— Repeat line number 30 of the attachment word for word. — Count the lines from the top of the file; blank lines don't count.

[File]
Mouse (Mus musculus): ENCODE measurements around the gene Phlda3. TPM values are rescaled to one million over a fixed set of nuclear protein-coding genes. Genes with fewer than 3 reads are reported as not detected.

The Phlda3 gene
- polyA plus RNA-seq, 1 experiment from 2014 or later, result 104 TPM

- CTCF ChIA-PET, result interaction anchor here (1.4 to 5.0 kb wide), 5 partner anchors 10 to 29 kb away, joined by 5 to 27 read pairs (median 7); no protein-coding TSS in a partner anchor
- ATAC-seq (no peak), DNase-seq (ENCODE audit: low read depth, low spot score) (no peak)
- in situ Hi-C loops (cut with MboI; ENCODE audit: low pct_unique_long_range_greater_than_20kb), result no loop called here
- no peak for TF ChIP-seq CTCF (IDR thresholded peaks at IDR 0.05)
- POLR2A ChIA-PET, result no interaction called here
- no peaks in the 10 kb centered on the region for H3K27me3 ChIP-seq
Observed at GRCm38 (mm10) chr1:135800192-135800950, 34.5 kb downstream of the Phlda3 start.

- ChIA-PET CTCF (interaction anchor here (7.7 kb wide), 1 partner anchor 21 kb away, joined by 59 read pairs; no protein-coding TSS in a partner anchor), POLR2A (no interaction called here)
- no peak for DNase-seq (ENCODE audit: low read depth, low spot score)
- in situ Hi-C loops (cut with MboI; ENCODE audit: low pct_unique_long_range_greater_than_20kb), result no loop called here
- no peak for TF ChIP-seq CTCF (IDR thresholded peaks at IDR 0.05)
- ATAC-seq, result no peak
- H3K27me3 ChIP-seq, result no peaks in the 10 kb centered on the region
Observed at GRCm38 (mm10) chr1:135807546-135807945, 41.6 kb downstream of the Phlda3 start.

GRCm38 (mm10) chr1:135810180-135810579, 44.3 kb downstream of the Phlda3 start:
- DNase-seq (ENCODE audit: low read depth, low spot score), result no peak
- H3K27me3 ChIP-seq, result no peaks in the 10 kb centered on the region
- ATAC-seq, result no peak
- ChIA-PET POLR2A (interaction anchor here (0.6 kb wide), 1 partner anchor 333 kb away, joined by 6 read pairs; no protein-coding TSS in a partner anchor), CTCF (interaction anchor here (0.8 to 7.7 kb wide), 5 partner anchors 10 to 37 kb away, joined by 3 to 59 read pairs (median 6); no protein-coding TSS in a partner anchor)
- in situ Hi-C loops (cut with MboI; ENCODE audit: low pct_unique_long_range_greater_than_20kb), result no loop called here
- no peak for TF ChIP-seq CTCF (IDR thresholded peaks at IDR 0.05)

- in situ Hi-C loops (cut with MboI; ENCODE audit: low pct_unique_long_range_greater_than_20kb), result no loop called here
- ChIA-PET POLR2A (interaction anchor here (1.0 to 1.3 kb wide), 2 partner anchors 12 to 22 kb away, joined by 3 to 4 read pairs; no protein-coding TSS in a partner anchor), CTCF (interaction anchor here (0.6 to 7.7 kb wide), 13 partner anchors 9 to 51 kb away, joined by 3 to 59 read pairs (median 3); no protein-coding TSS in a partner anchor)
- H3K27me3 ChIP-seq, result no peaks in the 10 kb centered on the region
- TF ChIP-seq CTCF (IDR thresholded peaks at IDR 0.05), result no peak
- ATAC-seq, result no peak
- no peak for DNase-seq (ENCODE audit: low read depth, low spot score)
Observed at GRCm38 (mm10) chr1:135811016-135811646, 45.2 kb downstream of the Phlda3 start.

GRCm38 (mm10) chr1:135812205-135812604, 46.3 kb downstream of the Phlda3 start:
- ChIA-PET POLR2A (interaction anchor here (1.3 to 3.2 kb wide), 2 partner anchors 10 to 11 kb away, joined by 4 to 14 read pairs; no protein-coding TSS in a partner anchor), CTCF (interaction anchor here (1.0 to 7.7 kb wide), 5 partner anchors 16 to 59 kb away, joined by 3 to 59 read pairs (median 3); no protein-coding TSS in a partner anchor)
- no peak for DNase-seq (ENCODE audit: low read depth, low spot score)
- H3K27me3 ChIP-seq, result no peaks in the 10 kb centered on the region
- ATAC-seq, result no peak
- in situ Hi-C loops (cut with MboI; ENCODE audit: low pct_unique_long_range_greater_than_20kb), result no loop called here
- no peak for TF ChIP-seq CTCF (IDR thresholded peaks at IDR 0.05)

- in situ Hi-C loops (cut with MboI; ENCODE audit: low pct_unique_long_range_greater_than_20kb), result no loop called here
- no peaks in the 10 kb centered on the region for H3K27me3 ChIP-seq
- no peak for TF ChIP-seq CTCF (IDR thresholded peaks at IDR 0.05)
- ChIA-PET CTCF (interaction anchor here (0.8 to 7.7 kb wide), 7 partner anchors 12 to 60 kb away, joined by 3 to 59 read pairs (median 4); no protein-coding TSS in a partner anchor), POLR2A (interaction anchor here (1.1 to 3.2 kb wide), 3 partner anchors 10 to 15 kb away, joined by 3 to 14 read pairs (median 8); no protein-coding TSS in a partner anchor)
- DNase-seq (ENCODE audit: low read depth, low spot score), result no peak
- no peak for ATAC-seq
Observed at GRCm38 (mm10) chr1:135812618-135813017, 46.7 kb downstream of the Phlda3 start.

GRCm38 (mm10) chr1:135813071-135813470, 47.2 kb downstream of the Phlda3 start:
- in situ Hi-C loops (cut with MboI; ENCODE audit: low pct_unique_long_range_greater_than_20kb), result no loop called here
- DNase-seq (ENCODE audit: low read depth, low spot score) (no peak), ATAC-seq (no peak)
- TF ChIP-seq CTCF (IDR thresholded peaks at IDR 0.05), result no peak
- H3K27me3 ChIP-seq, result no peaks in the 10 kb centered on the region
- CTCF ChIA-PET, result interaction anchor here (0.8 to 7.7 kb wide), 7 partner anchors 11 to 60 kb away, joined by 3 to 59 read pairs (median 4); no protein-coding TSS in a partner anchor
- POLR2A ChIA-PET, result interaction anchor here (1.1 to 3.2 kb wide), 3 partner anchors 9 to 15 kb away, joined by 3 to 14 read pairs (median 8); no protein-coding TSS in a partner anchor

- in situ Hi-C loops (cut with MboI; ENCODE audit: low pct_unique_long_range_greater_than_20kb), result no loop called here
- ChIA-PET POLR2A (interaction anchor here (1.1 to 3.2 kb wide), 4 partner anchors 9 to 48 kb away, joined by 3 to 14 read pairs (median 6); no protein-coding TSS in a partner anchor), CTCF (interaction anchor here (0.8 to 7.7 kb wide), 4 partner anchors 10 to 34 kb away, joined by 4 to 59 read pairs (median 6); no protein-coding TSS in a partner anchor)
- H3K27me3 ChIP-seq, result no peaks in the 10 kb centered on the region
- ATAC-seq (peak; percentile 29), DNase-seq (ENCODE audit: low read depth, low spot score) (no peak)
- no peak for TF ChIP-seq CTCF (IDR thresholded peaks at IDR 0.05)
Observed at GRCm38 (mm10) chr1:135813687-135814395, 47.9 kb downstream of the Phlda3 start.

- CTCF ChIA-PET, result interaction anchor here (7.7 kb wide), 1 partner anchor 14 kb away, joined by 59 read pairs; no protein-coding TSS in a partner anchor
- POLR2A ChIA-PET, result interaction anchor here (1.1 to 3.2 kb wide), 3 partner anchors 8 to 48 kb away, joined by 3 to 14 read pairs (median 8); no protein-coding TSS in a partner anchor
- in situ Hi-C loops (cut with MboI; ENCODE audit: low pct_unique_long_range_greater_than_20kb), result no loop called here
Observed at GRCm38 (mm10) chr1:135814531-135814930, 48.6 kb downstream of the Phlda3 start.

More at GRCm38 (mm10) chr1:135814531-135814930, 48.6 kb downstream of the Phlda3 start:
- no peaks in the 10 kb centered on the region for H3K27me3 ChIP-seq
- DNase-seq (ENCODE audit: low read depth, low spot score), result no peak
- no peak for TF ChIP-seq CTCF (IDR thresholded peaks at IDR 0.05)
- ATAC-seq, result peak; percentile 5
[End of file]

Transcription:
- no peak for DNase-seq (ENCODE audit: low read depth, low spot score)